If fans of Jackson Galaxy, the punk-abilly “Cat Daddy,” who stars in Animal Planet’s “My Cat From Hell,” weren’t already swooning over his “catuitive” techniques; Galaxy’s first book, “Cat Daddy: What the World’s Most Incorrigible Cat Taught Me About Life, Love and Coming Clean,” would push them into catastic bliss.
His story, which runs a breezy-to-read 300 or so pages, is not your typical tale of how a cat changed a human’s life. It’s a tag team relationship that spans thirteen years—many of which, for Jackson, are overshadowed by his intake of a dizzying array and quantity of illegal drugs, alcohol and prescription medications. And there’s his cat, an owner-surrendered white and gray shorthair with a broken pelvis named Benny who acts as both witness and muse (though more often he plays the part of a Gremlin, flipping off Galaxy’s initially arrogant assessments of his non-human-friendly behaviors).
©2012 Robin A.F. Olson. For the first time in his life, Spencer wishes he could read.
I had a chance to speak with Mr. Galaxy a few days before his book hit the store shelves. Ready with my questions, I waited nervously for him to call, wondering if it would matter that due to a snafu, I hadn’t gotten an advance copy of his book to read! As in our previous conversations and sole “4-hours-I’ll-never-forget-dinner,” within 30 seconds of our conversation beginning, I was unable to maintain my professional distance and conduct the 10 minute interview (which somehow went for 30 minutes).
Instead, Jackson clearly wanted to tease me, to charm me and to lay down the law. All fun and games aside, there’s a churning passion in this man’s heart that’s simply electrifying. His book, “Cat Daddy,” serves up his passion on a brilliant platter, but be careful, there’s a Petri dish on top, incubating a lifetime of pain. Galaxy repeatedly falls flat-faced onto the floor from a near overdose of drugs. You wonder how someone so decidedly “over-sensitive” to the world around him, who works so hard to cocoon himself from feeling, is ever going to survive, but somehow he does and then some.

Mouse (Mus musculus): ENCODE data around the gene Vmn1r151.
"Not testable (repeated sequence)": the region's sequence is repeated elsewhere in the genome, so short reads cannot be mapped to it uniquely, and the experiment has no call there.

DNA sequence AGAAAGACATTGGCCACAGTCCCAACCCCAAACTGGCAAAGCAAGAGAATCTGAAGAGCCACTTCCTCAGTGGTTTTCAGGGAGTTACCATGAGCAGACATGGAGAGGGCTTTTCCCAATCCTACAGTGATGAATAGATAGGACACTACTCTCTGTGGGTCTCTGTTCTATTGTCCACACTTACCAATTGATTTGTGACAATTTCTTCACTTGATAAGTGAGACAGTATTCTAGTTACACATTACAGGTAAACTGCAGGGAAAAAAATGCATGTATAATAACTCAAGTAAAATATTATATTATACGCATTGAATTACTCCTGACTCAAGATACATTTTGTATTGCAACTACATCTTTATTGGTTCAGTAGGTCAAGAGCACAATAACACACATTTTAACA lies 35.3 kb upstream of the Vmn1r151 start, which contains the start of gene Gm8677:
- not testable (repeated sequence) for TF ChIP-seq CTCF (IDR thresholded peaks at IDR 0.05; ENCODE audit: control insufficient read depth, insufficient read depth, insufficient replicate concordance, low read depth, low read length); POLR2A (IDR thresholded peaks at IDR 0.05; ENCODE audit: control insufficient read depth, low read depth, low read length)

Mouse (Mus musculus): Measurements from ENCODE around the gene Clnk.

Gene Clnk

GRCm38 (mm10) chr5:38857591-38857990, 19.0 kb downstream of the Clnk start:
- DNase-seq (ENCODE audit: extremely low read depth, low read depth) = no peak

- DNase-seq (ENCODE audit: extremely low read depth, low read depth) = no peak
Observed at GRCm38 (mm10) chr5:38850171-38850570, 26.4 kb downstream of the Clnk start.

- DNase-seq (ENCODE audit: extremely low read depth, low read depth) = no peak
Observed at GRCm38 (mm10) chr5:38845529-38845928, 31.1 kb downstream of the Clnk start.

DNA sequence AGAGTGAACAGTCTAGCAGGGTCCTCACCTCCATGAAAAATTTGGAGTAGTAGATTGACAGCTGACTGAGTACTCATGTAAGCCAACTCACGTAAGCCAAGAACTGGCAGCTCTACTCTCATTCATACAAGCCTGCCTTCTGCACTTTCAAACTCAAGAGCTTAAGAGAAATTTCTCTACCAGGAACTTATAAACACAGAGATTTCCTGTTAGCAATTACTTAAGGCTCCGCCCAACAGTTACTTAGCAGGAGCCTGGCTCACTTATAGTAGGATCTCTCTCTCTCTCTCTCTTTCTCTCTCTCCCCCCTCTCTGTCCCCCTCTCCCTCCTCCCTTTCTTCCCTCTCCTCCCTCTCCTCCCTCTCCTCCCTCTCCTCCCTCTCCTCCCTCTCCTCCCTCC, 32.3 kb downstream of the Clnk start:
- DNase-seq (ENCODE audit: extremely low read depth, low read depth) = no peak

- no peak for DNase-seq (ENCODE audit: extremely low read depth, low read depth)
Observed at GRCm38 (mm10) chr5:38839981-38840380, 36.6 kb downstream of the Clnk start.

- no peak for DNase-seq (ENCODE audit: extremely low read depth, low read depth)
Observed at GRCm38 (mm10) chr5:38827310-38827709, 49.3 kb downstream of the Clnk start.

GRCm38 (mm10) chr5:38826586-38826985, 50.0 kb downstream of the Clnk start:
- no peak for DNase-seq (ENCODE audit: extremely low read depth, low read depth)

©2005 Dr. Jean Hofve DVM. Used with permission. Benny near the window in Jackson's former Boulder, Colorado apartment.
The cure for what ails Galaxy walks on four, albeit one gimpy, legs. Benny’s a physically and emotionally broken cat who gets under Jackson’s skin and who metaphorically rips him to shreds until he learns how to feel again. Galaxy finds in Benny the key to unlocking both their inner demons though the transformation doesn’t happen overnight. His endless dedication to solving the mystery that is Benny, supercedes any need for a drink, a smoke, a snort.
What’s curious is that Galaxy stated he didn’t experience “Bobby Brady fireworks” when he realized his emotional over-sensitivity was exactly what was needed to help him get into the heads of the cats at the Humane Society of Boulder Valley, where Galaxy worked in the early 1990’s. One night, during a violent thunderstorm, the cats began to literally scream in fear. He was a rocker, dammit, and his band Pope of the Circus Gods was going to hit it big some day. What was he doing testing his theories on how to help soothe the cats anxiety during such extreme stress when he could be writing the next hit single?
Yet Galaxy told me that after the storm passed, exhausted, he slumped against the wall of the cat room, soaked to the skin from the leaky ceiling, and realized he was surrounded by cats who were no longer panicked from the storm. Instead of bliss, it’s resignation. He sighed and said; “Shit. You’re a fool not to notice a defining part of your life.”
From “Cat Daddy”: